Neck de-laminating - any way to fix??

Discussion in 'Luthier's Corner' started by wsal, Jan 31, 2013.


  1. wsal

    wsal

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    Hey guys
    I'm in the process of building a guitar (shhh) and I just noticed the neck has de-laminated itself along one of the glue joins from the top of the headstock down to the pencil lines in the photo. This is a bit of a disaster as it's a neck for an archtop, and I've already cut the dovetail and fitted the fingerboard extension which was a lot of fiddly work, and I'd hate to have to restart from scratch. Can it be fixed? I'm thinking along the lines of syringing CA or some other thin glue into the crack and re-clamping? I can't really see any solution involving heating up the glue to melt it and re-doing, as the fingerboard extension is already in place and would have to be removed as well, not to mention the dovetail being already cut (which surely couldn't be perfectly aligned for re-gluing.) In anticipation - the glue used was Titebond - never had a problem with it before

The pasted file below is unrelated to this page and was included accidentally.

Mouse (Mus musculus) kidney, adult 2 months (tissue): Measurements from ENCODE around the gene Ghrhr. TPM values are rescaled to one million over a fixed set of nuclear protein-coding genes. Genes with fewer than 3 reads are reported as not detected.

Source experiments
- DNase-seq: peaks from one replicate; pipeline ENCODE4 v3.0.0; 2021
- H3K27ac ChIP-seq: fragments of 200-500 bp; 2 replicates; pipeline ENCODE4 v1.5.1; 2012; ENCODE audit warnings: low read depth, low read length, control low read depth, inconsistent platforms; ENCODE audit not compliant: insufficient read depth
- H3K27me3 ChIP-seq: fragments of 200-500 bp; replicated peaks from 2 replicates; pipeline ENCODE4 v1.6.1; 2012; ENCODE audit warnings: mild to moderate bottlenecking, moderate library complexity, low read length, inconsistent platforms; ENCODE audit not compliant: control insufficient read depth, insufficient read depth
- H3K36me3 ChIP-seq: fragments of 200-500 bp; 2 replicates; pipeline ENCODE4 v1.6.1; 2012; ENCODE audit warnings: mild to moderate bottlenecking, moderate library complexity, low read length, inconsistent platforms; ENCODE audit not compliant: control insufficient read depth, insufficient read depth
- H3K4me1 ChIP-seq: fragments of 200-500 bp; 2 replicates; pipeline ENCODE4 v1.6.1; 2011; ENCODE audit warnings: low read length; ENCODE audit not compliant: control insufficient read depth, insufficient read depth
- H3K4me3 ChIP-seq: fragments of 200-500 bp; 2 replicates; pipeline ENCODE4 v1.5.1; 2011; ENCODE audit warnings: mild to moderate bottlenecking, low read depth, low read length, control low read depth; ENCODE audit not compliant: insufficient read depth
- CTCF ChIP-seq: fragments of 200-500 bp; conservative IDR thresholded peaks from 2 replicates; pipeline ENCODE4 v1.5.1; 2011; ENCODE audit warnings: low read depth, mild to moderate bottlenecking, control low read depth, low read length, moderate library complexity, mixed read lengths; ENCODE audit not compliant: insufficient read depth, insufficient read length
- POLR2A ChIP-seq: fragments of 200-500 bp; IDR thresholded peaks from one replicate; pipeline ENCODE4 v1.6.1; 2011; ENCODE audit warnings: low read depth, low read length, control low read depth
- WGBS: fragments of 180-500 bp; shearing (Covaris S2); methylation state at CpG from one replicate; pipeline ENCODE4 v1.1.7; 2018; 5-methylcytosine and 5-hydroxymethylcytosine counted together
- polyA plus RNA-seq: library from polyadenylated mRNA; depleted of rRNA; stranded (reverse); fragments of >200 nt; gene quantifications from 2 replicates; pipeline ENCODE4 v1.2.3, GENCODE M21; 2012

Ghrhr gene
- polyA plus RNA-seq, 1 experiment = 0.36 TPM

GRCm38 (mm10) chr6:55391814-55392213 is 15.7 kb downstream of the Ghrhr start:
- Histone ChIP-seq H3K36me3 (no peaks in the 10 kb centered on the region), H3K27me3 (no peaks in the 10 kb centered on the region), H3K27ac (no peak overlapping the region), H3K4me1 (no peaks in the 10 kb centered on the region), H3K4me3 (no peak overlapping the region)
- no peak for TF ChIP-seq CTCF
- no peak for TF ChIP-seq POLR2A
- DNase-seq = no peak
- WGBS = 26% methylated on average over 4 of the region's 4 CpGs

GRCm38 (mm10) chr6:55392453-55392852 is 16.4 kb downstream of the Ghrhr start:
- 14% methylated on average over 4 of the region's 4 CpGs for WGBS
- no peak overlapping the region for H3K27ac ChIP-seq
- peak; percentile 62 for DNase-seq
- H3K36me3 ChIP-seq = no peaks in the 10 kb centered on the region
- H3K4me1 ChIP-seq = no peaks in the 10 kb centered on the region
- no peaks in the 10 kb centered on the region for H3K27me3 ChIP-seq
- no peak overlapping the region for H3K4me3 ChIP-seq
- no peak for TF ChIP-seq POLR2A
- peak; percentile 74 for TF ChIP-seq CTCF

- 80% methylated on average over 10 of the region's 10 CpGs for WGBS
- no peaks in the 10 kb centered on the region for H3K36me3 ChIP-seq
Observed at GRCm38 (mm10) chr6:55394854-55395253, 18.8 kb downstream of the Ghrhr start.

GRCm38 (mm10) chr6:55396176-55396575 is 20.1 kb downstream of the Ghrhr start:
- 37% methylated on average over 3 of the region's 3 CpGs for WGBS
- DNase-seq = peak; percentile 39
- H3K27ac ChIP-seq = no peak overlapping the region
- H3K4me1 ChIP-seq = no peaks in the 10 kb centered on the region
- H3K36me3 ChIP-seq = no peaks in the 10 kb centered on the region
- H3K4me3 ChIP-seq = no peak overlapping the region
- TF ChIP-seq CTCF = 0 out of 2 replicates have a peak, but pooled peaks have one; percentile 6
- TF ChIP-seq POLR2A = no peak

Any help?
    Cheers
    Will

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  2. Phendyr_Loon

    Phendyr_Loon

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    I'd work as much thin glue into the split as possible and throw a clamp on it.
    Once the fretboard is on it will provide enough lateral hold so the laminate joints will stay together.
     
  3. Bruce Johnson

    Bruce Johnson Supporting Member

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    No happy answer here. You've got to fix it right. A delamination this early on means either the glue joint is weak, which means that it's weak all the way down, or the wood strips are unstable and are pulling away from each other. Or both.

    If you try to cheat it now, it's just going to get worse. It hurts to have to back up and redo the work you've already done, but it will hurt even worse to put all the work in completing the instrument, and then have the neck split. One of the greater Luthier frustrations of all is having a neck lamination come apart, after the instrument is all finished and painted. I've felt that pain, as have most of us.....